Seminary Crackdown

By Leonard, Bill J. | The Christian Century, May 10, 1995 | Go to article overview
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Seminary Crackdown

Leonard, Bill J., The Christian Century

Controversy is nothing new to Southern Baptist Theological Seminary in Louisville. Shortly after the school's founding in 1859, Old Testament Professor Crawford Toy was compelled to resign because of his use of modern critical theories of biblical interpretation. In the 1890s president William Whitsitt was forced out when he challenged the popular belief (known as Old Landmarkism) that Baptist identity could be traced all the way back to the time of jesus. During the 1920s, when conflicts raged over evolution and the Social Gospel, some Southern Baptists threatened to cut off funds to the "liberal" seminary. In 1958 conflicts between the faculty and the president led to the resignation of 13 senior professors and temporary academic probation for the school.

But all these controversies pale when compared to those that have dominated seminary life since fundamentalists gained control of the Board of Trustees about five years ago. Trustees moved quickly to impose new doctrinal guidelines (beyond the original Abstract of [doctrinal] Principles) for tenure, hiring and promotion. An impending accreditation crisis led to direct faculty-trustee negotiations and a Covenant of Commitment by which moderate faculty were allowed to remain while new faculty members were required to subscribe to certain tenets regarding biblical inerrancy.

The retirement of moderate president Roy L. Honeycutt led to the appointment of a 30-year-old president, Albert Mohler, in fall 1994. Mohler's tenure has increased the level of conflict. Last fall he forced theology professor Molly Marshall to resign under threat of heresy charges. With her departure the seminary's School of Theology lost its last tenured female faculty member. Mohler also refused to renew the contract of social work teacher Timothy Johnson, the school's first full-time African-American professor.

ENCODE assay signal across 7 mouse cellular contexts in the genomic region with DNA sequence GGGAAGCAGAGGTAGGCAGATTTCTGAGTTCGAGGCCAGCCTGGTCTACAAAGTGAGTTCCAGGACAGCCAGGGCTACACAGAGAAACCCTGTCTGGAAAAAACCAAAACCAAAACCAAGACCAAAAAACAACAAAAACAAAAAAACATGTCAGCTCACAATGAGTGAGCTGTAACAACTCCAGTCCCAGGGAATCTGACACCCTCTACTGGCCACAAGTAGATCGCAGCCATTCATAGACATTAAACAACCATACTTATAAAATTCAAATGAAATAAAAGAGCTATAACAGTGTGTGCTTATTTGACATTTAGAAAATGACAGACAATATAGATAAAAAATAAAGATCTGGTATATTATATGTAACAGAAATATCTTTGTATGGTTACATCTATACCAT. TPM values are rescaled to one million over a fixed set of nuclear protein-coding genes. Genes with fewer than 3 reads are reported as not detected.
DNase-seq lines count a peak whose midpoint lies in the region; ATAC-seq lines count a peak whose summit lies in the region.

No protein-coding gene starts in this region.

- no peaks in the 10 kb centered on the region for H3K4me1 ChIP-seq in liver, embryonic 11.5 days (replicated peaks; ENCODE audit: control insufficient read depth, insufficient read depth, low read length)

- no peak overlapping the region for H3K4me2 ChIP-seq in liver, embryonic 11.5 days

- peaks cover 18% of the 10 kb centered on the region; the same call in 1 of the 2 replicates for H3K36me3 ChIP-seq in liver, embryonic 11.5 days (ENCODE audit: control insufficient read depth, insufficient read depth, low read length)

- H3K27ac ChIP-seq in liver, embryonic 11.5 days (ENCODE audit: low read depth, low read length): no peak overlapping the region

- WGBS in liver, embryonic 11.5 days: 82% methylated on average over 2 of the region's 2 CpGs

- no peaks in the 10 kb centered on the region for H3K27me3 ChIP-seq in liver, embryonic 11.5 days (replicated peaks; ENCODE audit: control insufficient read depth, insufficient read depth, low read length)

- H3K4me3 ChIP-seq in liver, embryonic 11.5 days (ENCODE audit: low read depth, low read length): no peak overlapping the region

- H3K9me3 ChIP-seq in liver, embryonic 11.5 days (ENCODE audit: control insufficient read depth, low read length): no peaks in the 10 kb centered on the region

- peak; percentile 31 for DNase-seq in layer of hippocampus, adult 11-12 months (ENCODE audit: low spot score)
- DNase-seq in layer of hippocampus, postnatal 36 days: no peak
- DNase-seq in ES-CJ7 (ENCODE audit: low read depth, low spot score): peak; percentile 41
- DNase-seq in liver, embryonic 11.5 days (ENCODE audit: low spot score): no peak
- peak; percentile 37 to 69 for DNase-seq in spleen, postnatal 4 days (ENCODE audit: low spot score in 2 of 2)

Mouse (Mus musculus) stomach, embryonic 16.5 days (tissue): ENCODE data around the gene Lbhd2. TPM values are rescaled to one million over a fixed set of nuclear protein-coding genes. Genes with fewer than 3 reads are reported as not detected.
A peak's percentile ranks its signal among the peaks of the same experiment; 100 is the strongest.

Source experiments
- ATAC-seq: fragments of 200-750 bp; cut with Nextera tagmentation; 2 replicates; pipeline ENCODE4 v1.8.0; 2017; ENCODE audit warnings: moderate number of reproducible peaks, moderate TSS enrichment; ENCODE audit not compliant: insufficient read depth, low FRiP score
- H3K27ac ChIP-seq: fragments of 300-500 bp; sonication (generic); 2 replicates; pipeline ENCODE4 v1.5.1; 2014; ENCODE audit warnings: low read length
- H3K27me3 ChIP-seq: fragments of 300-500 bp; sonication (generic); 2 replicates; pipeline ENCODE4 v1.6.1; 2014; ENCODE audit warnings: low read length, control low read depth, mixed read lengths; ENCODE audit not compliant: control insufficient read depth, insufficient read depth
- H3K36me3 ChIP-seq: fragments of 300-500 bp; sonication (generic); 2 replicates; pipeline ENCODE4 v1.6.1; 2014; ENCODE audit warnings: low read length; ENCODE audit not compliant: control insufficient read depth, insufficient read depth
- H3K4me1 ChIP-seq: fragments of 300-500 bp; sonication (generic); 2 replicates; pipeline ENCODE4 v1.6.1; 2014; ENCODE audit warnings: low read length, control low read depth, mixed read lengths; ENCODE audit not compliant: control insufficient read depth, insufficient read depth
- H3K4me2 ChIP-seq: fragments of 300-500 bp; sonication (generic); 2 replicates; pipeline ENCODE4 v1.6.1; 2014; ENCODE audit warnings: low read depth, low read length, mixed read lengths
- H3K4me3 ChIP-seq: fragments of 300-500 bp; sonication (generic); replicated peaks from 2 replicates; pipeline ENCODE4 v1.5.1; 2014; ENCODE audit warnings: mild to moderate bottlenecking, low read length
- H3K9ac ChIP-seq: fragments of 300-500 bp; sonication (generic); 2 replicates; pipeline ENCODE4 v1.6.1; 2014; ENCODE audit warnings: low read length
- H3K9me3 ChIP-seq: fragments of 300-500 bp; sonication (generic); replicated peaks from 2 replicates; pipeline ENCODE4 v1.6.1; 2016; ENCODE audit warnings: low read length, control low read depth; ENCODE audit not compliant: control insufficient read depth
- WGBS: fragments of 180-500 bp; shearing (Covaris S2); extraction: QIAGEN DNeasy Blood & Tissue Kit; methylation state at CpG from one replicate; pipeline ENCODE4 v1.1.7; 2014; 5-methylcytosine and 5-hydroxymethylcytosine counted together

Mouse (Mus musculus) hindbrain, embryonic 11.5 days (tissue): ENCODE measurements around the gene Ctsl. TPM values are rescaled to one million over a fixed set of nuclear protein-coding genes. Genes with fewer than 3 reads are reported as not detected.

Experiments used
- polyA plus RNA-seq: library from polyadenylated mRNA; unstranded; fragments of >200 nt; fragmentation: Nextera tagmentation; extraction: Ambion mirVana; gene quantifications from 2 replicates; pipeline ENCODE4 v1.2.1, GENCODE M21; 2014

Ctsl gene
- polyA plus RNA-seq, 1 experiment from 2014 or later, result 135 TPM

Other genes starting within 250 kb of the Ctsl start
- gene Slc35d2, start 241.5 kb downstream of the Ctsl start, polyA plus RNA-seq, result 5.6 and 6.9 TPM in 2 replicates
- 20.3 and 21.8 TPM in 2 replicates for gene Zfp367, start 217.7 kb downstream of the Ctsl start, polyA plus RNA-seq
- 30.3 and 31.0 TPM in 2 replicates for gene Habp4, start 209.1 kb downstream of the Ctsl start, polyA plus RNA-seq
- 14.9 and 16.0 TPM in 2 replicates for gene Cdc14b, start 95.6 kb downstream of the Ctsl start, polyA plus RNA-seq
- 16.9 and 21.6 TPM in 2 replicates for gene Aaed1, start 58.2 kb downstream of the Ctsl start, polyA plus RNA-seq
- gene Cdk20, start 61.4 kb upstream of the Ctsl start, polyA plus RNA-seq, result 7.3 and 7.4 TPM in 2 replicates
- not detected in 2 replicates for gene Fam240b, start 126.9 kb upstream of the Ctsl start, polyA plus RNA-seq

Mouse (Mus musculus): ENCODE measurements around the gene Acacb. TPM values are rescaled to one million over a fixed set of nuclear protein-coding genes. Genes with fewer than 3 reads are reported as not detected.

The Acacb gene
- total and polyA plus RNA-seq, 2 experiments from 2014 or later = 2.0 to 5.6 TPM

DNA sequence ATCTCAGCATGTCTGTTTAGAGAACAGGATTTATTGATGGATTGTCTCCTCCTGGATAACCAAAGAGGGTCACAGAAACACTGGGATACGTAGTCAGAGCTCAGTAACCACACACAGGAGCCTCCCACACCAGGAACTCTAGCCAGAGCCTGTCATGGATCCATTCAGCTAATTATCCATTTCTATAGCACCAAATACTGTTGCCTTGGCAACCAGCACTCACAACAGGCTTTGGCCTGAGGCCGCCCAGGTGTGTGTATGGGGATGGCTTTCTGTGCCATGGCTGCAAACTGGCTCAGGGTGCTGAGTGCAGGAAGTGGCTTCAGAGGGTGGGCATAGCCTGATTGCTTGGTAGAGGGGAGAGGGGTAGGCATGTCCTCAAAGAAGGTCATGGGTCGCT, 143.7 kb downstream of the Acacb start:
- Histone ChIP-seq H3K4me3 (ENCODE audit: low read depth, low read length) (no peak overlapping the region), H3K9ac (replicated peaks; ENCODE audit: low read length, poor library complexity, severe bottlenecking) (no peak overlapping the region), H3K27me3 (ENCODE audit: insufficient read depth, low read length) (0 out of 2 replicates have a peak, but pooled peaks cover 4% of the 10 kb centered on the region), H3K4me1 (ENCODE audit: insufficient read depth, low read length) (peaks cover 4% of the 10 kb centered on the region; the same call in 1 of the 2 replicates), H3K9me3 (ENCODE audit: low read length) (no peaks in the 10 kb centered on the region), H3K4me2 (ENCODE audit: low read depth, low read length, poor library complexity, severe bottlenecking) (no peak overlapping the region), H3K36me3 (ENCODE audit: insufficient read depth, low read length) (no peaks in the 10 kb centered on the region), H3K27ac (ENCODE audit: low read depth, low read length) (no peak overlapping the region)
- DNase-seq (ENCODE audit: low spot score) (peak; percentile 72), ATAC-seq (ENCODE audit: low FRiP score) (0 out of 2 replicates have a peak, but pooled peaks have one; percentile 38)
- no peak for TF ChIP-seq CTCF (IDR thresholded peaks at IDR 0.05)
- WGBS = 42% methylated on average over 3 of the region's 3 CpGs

The tumult was intensified this past March when Mohler demanded the resignation of Diana Richmond Garland, dean of the Carver School of Social Work, following a conflict between him and Garland over a candidate for the social work faculty. While accepting biblical inerrancy and other conservative theological and social positions, the candidate affirmed the ministry of women as ordained pastors. Mohler contends that while women may function in certain ecclesiastical roles, the official seminary position is that they may not be ordained or serve as pastors. Garland suggested that since the issue of women in ministry is not discussed in the Abstract of Principles, faculty members may hold a variety of opinions regarding that matter.

When the two could not agree, Mohler asked for Garland's resignation. He also appointed a committee to study the feasibility of continuing the social work school. Those decisions resulted in a series of student demonstrations, two bomb threats which disrupted chapel services, and a tension-fined faculty meeting in which numerous professors urged the president to rescind his action. He refused. Mohler has been under armed guard due to threatening calls he has received since attacking what he termed the evils of homosexuality in a speech at a March meeting sponsored by the SBC Christian Life Commission.

At their semiannual meeting in mid-April, trustees affirmed Mohler's leadership while approving measures which increase his authority and tighten constraints on the faculty. The board declared its "full support for both the process followed and the actions taken by the president" in firing Garland. It also supported Mohler's belief that women may not serve in the pastoral office, and insisted that it was simply adhering to the position of those SBC churches "which overwhelming reflect this view individually and have expressed this collectively in annual convention by adopted resolutions." This policy now informs tenure and hiring procedures. The trustees also redefined the search process for new faculty in order to give greater control to the president.

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